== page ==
Saturday, July 23, 2005
A Visit to the Zerf Heimat Museum - Conclusion
As I explained in my first post on the Zerf museum, the descriptions below without parentheses are my translations from the German language museum guide I received as a souvenir at the time of my visit. Anything in parentheses is additional information gleaned from other sources which I hope makes the original description a bit clearer.
Now back to the museum
In the blacksmith's shop one can see the forge with the bellows, anvil, hammers, pliers, a bending machine for bending the eisenreifen (iron wheels) for the farm wagons. (According to the book, Serrig: Landschaft, Geschichte & Geschichtenby Klaus Hammächer, a dog could be trained to run inside the wheel shown in this picture. As he ran, he powered the bellows and the flame of the forge. The picture was taken at the Roscheider Hof open air museum near Konz)
Trumpets were used by Schweinehirt (swineherds). At the sound of the trumpet, the farmer opened the pig stalls and the Schweinehirt drove the pigs into the oak forests and guarded them there. In the evening the Schweinehirt brought them back with the trumpet signal. On the Feast of St. Martin (November 11) the Schweinehirt received a measuring beaker/cup full of grain for each pig under his care. (St. Martin's day was also the traditional time to prepare for winter by slaughtering pigs, geese, and other animals since they would soon be unable to forage for food and would have to be fed by the farmer)
The half Vierzel was a measuring instrument for grain. In former times the grain was not weighed; it was measured with this container. Four half Vierzel 'filled not too much and not too little' ( leveled?) equaled one hundredweight of corn, barley or wheat. Six half Vierzel made up a hundredweight of oats, because oats is finer. In earlier times, the teachers in the village were often also the swineherds, because there was no school in the summer (when the pigs could roam). School was held from St. Martin's Day to Easter.
One could distinguish cow, sheep and goat bells by the different tone qualities.
The small Nicholas bells were used by the adults to make the children aware of the feast day some weeks before it arrived. They rewarded the children's obedience by putting small gifts at the door on St. Nicholas Eve
In the bedroom we see the straw filled mattress, the pillow filled with grain chaff, and the feather bed. (The villagers made use of almost any part of the crops that they grew, even in the bedroom. For instance, small pouches were filled with grape seeds and could be heated to ease pain, much as we can relax tight muscles by using the same sort of pouch and heating its "magic crystals" in a microwave. These grape seed pouches are still sold at the "Golden Autumn" festival and market in Saarburg)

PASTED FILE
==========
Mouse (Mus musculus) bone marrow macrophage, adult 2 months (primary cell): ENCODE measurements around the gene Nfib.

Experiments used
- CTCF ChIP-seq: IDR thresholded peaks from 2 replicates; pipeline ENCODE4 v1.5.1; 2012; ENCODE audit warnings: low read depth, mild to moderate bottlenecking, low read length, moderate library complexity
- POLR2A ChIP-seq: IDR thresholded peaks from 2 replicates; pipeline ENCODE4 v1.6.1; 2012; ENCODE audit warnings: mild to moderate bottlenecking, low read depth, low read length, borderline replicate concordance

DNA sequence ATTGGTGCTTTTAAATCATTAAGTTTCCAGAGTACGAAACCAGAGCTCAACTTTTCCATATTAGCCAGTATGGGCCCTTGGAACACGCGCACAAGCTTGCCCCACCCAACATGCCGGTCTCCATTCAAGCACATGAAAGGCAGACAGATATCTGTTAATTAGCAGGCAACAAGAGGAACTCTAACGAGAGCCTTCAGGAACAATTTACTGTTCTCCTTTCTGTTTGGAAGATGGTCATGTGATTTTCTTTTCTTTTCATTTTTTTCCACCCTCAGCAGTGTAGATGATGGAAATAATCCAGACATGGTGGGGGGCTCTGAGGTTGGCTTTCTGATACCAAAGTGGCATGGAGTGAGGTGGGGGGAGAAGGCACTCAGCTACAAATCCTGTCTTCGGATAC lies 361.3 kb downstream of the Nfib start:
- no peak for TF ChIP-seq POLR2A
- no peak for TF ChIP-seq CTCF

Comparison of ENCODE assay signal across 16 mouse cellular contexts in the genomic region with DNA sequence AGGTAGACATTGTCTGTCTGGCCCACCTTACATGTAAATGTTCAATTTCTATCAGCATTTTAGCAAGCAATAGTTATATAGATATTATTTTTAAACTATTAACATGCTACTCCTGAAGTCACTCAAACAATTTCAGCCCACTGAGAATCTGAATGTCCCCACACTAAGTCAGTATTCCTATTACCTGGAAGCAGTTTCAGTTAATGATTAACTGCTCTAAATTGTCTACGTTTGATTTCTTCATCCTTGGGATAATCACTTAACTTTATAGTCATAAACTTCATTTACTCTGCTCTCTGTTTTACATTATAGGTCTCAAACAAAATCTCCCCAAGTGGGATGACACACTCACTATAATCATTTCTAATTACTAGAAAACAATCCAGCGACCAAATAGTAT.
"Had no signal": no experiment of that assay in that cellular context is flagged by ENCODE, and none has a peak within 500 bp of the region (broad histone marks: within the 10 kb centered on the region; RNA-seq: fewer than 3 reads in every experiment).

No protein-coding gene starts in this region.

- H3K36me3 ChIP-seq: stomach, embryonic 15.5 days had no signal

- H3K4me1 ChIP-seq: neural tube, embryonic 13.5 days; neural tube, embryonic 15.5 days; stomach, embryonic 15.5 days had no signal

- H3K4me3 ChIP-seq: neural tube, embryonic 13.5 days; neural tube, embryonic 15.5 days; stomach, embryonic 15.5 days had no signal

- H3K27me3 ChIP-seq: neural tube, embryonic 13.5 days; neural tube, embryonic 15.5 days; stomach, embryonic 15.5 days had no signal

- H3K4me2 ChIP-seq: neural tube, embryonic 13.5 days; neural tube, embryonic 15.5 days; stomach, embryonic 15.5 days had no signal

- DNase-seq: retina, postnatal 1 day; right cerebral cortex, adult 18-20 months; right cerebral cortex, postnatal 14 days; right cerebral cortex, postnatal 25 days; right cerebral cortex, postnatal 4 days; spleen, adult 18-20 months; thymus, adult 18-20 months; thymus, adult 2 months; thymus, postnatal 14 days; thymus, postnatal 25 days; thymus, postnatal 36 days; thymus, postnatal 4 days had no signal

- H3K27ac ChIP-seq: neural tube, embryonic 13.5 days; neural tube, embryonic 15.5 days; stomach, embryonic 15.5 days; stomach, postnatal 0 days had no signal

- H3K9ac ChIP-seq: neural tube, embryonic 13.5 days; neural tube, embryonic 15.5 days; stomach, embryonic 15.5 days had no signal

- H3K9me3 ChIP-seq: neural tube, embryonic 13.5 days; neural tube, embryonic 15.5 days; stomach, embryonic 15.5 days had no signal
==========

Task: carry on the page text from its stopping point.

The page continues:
The broad low-lying wooden box sled was, in former times, a popular plaything for the children during the long, snow-rich winters.
Kleppern (wooden clappers) and Raspeln (a rattle-like wooden device which rotated and made a rasping sound when shaken by its long handle) replaced the bells during Holy Week when bells could not be rung on Good Friday and Holy Saturday.
This is the Rosenkranz on which the house sign and hedge land identifiers for the Gehöfershaft were placed. These blocks were drawn in a lottery for distributing the Lohhecken among the farmers in the Gehöfershaft. (Above is a photo from Der Hochwaldort Zerf am Fuße des Hunsrücks, by Edgar Christoffel, c. 1981, Verlag W. Rassier, D5510 Saarburg. It shows wooden blocks with symbols which are rune-like rather than alphabetic characters. This Rosenkranz, the German word for rosary, served as a sort of plat map for the hedge lands which belonged to the entire community of land-owning farmers. In the Saar and Mosel region these landed farmers were usually referred to as a Gehöfershaft. A symbol identifying each section of the hedge lands, sections which were especially valuable for the oak tree bark stripped for tanning, was painted on one side of each small wooden block. Then a lottery was held. Each farmer in turn drew out a wooden block containing a hedge land symbol. His distinctive house mark could now be painted on the other side of the wooden block and the section was his to work until the next lottery was held. When the lottery was completed, the blocks were strung into the Rosenkranz and probably kept by the mayor of Zerf. In Zerf, this lottery took place every five years. The neighboring village of Irsch had a similar Rosenkranz, according to the book Irsch/Saar: Geschichte eines Dorfes, by Ewald Meyer).
The kitchen utensils and the farm equipment are described in Part 2 and Part 3, the other parts of this amazing visit to the past.